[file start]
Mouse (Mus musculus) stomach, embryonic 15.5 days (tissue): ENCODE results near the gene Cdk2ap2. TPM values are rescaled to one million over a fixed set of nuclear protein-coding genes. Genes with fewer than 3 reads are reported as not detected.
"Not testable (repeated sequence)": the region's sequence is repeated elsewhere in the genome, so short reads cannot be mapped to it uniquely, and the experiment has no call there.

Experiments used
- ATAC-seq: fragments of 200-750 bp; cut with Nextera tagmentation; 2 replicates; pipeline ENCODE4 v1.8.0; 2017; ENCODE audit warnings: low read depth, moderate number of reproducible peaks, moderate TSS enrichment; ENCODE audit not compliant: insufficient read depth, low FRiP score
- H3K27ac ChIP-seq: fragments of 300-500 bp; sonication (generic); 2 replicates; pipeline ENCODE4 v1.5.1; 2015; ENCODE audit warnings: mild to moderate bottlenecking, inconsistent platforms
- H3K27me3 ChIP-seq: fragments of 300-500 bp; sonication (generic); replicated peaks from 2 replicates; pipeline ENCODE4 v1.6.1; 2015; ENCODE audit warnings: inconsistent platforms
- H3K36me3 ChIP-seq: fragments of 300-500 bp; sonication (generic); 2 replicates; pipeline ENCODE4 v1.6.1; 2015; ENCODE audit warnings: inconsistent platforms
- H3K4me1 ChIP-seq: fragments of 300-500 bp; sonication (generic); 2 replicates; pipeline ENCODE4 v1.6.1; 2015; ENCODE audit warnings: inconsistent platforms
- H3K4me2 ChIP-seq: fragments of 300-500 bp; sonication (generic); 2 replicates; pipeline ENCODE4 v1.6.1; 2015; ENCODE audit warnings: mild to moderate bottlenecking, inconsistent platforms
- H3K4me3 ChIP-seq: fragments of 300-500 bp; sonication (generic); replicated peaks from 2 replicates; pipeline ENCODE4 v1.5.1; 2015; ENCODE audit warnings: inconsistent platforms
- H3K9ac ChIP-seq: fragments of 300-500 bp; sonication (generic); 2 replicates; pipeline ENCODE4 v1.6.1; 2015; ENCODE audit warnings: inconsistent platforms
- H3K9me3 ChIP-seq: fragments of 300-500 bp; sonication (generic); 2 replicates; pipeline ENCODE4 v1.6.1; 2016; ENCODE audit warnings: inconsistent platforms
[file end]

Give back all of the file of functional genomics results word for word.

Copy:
Mouse (Mus musculus) stomach, embryonic 15.5 days (tissue): ENCODE results near the gene Cdk2ap2. TPM values are rescaled to one million over a fixed set of nuclear protein-coding genes. Genes with fewer than 3 reads are reported as not detected.
"Not testable (repeated sequence)": the region's sequence is repeated elsewhere in the genome, so short reads cannot be mapped to it uniquely, and the experiment has no call there.

Experiments used
- ATAC-seq: fragments of 200-750 bp; cut with Nextera tagmentation; 2 replicates; pipeline ENCODE4 v1.8.0; 2017; ENCODE audit warnings: low read depth, moderate number of reproducible peaks, moderate TSS enrichment; ENCODE audit not compliant: insufficient read depth, low FRiP score
- H3K27ac ChIP-seq: fragments of 300-500 bp; sonication (generic); 2 replicates; pipeline ENCODE4 v1.5.1; 2015; ENCODE audit warnings: mild to moderate bottlenecking, inconsistent platforms
- H3K27me3 ChIP-seq: fragments of 300-500 bp; sonication (generic); replicated peaks from 2 replicates; pipeline ENCODE4 v1.6.1; 2015; ENCODE audit warnings: inconsistent platforms
- H3K36me3 ChIP-seq: fragments of 300-500 bp; sonication (generic); 2 replicates; pipeline ENCODE4 v1.6.1; 2015; ENCODE audit warnings: inconsistent platforms
- H3K4me1 ChIP-seq: fragments of 300-500 bp; sonication (generic); 2 replicates; pipeline ENCODE4 v1.6.1; 2015; ENCODE audit warnings: inconsistent platforms
- H3K4me2 ChIP-seq: fragments of 300-500 bp; sonication (generic); 2 replicates; pipeline ENCODE4 v1.6.1; 2015; ENCODE audit warnings: mild to moderate bottlenecking, inconsistent platforms
- H3K4me3 ChIP-seq: fragments of 300-500 bp; sonication (generic); replicated peaks from 2 replicates; pipeline ENCODE4 v1.5.1; 2015; ENCODE audit warnings: inconsistent platforms
- H3K9ac ChIP-seq: fragments of 300-500 bp; sonication (generic); 2 replicates; pipeline ENCODE4 v1.6.1; 2015; ENCODE audit warnings: inconsistent platforms
- H3K9me3 ChIP-seq: fragments of 300-500 bp; sonication (generic); 2 replicates; pipeline ENCODE4 v1.6.1; 2016; ENCODE audit warnings: inconsistent platforms